If there was one and one only reason to get Adobe Photoshop CS3, the new sharpening tool in Camera Raw 4.1 would be it.
There are now sliders for Amount, Detail, Radius, and Masking, as well as sliders on the same ‘page’ for luminance and color noise reduction.
The first and most important tip to know is to set the view to 100%. Anything less and you will not be able to see the changes that the sliders make with anything like the detail needed.
At the same time, another tip is to climb down from the 100% mountain after one has made the changes that seem right, and look at the shot at around 25% view, which will give a better impression of what tones look like in ‘normal’ view and will show how sketchy versus how photographic the finished image looks.
To see what the sliders do, I recommend dragging them to the middle position, and then moving individual ones to the left and right in various combinations. The changes that result have to be seen to be appreciated – words could not do them justice.
Here are a couple of shots taken in the late afternoon of what had been a bright, sunny day.
The occasion was a parade that was not greeted with universal approval. In the first shot, notice the stationary bus sideways on across the street, used to block off traffic.
The fact is that at some point later in the late afternoon I messed up and set the camera to ISO3200 by mistake. It is all down to my not being able to see the ISO setting unless I am wearing my glasses, because I am long sighted. The rear LCD is just a blur without them. And unlike the D200, the ISO does not show in the viewfinder.
I can see the ISO in the viewfinder of the D200 without glasses, which if for no other reason, is why for serious work I would use the D200 rather than the D40. But the D40 is a light, carry it anywhere camera, so it has its place.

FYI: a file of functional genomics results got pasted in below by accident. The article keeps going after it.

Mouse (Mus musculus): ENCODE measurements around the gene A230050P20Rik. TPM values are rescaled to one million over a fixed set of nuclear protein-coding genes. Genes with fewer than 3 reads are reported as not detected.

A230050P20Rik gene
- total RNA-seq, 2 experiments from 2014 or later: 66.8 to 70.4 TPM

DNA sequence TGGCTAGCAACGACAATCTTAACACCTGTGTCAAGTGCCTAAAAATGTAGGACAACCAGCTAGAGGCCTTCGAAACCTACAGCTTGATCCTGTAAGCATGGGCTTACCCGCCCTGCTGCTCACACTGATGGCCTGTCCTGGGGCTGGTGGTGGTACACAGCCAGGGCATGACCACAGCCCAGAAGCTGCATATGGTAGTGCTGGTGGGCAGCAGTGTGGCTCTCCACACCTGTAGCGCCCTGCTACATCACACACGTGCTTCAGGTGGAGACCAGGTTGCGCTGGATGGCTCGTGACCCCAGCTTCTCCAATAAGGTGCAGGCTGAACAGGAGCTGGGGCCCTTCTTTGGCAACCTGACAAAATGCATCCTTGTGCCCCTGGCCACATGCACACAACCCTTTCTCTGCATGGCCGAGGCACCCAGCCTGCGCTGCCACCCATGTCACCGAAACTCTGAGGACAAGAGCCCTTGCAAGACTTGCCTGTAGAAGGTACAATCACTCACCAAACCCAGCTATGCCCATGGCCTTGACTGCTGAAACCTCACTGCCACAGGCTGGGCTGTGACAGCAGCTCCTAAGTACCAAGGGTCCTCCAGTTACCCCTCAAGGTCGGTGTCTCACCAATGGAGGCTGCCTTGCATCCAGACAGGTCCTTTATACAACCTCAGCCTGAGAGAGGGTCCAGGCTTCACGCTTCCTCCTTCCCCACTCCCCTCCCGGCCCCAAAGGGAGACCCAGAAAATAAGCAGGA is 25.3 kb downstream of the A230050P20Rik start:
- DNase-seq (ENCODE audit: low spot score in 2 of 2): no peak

I have worked out a way to set the ISO on the D4O without putting on my glasses but on this occasion the method failed me.
To operate ISO on the D40 by feel:
The first step is to set or assign the ‘Function’ (Fn) to ‘ISO’ in Set-Up in the menus. Then when you want to change ISO, press Fn and the rear LCD will light up. Spin the rear wheel to the left a few times. That will bottom-out ISO at its lowest ISO, which is 200. Then move the wheel to the right one click at a time. That wil move IS0 to 400 800 1600 and Hi1 with each succeeding click. So for example two clicks is 800. That is the theory – but there were too many clicks yesterday.
The problem with Hi1 is not that it is incapable of making a reasonably clean image; it is that there is no room for exposure errors. Any under-exposure punishes the image badly. The shot of the crowd was taken in a street flanked by trees and buildings that cut down the available light, so the metering worked. The shots of the two hotel employees had a lot of light pouring in from the sky and it under-exposed the shadow areas of the shot.
This shot of the bike with the bus in the background was shot at ISO1600 1/1600 at f5.6.
This crowd scene was shot at ISO3200 1/125sec at f7.1
a shot at 3200ISO with a lot of noise reduction applied